Speaking at the prayer meeting on the eve of independence at Beliaghata, Bapu said that the next day was the day fixed for deliverance from the foreign yoke. They were bound to celebrate it. In his opinion, it was a day when both dominions were to shoulder a heavy burden. He invited everyone to join him in a 24-hour fast and prayer for the well-being of India as a whole and to pass it in spinning khadi. For it was hand-spinning that had knit the poor and the rich together and that had given occupation to countless men and women.

According to a source, a packed audience listened to Gandhi without the slightest disturbance. He then returned to the reason for his postponing his visit to Noakhali. He said that Suhrawardy had  come to see him to do his bit to bring peace to Calcutta. He said he had agreed provided Suhrawardy went with him to the affected areas and stayed there under the same roof with him till the fury had abated and till complete friendship between the two communities was restored. Therefore, they were to work with one mind.

A prayer meeting at Belighata in Calcutta. Photo courtesy: Gandhi Research Foundation

Gandhi had received many warnings against Suhrawardy but he was unaffected. He was bound to believe Suhrawardy’s word as he expected him to accept his own. They were working for the peace of all of Calcutta and he invited his audience to believe that if the city returned to sanity and real friendship, then Noakhali and the rest of India would remain safe. He mentioned that Suhrawardy was in the building but he had, with his consent, kept away from the meeting. He was glad that the audience had exhibited tolerance, which gave him the courage to bring Suhrawardy before the crowd. After all, they should live and work together in the open and in perfect cooperation if their difficult mission was to succeed.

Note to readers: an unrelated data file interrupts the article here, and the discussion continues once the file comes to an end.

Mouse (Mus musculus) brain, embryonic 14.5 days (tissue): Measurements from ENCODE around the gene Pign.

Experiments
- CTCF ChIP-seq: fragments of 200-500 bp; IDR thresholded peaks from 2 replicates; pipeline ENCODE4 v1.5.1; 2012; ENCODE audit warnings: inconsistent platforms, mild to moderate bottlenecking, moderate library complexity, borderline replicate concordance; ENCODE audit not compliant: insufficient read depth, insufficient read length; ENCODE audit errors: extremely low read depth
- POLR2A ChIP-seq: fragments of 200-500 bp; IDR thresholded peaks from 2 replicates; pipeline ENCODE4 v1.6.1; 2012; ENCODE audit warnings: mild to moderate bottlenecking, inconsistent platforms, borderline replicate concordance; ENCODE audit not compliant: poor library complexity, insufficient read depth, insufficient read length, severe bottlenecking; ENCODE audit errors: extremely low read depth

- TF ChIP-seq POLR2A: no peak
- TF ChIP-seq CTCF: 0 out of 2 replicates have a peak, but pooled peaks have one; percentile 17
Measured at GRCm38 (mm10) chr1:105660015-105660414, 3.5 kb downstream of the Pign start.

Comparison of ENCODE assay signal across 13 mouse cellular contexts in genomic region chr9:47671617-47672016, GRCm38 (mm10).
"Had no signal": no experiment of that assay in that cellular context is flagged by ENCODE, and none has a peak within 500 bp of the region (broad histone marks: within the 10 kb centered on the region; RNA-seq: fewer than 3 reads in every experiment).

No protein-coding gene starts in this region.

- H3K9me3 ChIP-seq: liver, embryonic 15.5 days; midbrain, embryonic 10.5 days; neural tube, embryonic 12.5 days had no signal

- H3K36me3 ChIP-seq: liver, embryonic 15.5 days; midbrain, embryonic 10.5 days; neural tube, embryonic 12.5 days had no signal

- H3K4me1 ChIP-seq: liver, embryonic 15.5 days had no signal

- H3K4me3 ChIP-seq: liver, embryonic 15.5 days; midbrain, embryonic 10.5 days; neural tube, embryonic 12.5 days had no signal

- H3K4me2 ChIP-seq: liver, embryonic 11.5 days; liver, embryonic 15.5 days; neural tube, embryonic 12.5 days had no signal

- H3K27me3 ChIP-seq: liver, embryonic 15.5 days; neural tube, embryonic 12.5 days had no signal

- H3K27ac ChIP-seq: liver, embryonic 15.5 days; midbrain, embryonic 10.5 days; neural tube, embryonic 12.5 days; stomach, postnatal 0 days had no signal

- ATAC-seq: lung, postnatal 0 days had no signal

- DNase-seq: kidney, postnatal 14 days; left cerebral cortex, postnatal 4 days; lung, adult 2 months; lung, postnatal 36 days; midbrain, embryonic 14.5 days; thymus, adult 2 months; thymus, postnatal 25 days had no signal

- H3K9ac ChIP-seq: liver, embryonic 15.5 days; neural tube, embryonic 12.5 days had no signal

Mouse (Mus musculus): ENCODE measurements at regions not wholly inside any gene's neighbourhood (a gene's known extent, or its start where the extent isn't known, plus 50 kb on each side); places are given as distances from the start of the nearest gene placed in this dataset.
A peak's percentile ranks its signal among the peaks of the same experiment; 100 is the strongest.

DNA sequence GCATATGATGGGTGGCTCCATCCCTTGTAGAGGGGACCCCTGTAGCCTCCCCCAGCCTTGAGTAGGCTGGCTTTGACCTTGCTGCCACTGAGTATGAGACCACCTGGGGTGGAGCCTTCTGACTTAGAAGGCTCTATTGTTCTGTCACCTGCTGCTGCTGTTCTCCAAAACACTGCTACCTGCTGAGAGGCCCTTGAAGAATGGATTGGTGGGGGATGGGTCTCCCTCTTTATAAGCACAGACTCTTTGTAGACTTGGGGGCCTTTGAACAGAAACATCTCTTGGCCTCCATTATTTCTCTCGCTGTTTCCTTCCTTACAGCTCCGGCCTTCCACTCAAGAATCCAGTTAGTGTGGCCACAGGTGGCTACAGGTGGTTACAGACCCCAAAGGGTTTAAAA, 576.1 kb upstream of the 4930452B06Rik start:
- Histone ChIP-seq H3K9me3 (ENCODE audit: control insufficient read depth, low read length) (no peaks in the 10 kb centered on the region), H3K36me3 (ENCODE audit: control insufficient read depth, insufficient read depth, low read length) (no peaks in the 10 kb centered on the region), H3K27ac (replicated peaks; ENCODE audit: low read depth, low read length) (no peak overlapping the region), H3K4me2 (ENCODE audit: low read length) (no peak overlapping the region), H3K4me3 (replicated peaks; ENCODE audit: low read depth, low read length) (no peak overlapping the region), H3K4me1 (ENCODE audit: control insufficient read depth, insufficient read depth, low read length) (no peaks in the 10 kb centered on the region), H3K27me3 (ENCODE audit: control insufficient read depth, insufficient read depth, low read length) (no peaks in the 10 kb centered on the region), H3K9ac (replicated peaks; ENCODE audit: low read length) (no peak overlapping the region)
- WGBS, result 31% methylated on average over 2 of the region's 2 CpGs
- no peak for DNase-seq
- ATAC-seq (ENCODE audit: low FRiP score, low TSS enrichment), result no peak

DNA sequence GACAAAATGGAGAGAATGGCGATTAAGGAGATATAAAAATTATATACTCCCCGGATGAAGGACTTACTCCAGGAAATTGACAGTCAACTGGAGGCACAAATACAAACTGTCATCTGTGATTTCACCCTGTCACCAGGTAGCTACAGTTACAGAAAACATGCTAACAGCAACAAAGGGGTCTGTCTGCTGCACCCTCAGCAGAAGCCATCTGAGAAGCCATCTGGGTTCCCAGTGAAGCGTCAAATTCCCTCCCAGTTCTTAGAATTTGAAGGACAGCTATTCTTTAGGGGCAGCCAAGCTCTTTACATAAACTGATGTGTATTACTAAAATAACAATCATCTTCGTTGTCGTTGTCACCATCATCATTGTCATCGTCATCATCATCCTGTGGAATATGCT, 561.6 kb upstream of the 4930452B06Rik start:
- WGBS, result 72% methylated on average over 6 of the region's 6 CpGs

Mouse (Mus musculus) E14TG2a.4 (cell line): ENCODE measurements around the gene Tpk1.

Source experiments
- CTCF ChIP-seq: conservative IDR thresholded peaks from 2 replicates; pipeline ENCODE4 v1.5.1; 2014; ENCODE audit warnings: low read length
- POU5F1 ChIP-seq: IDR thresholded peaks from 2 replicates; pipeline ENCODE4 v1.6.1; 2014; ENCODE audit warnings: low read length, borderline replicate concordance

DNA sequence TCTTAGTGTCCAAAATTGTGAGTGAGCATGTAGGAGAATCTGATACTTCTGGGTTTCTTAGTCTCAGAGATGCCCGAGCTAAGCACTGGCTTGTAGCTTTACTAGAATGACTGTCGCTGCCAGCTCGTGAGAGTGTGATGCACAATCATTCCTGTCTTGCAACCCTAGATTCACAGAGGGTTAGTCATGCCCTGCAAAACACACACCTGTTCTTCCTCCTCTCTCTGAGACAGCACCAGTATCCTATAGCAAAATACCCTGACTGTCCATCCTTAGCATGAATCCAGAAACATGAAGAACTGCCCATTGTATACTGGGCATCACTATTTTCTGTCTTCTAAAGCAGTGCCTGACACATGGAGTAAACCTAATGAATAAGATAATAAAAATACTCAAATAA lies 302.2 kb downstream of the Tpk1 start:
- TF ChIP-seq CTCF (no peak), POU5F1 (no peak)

Some young men shouted for Suhrawardy’s blood and ran towards Hydari Mansion, and the stone-throwing began again. Gandhi rebuked them: “He will not be able to stick to me if he is not sincere.” After he had calmed them down, he beckoned to Suhrawardy. Gandhi stood with him at an open window, his arm placed over Suhrawardy’s shoulder.


Suhrawardy’s admission of responsibility for the Great Calcutta Killing and expression of regret about it had a profound effect on the crowd. “It was the turning point,” Bapu remarked later. “It had a cleansing effect; I could sense it.

It was late that night that the mob dispersed and the occupants finally got  to rest. Bapu spun his regular quota of khadi, 1,000-yard strands, answered his correspondence and then lay down to rest.

Tushar Gandhi, great grandson of the Mahatma, is an activist, author and president of the Mahatma Gandhi Foundation. Reach him here: Excerpts courtesy: ‘The Collected Works of Mahatma Gandhi, Vol 89.’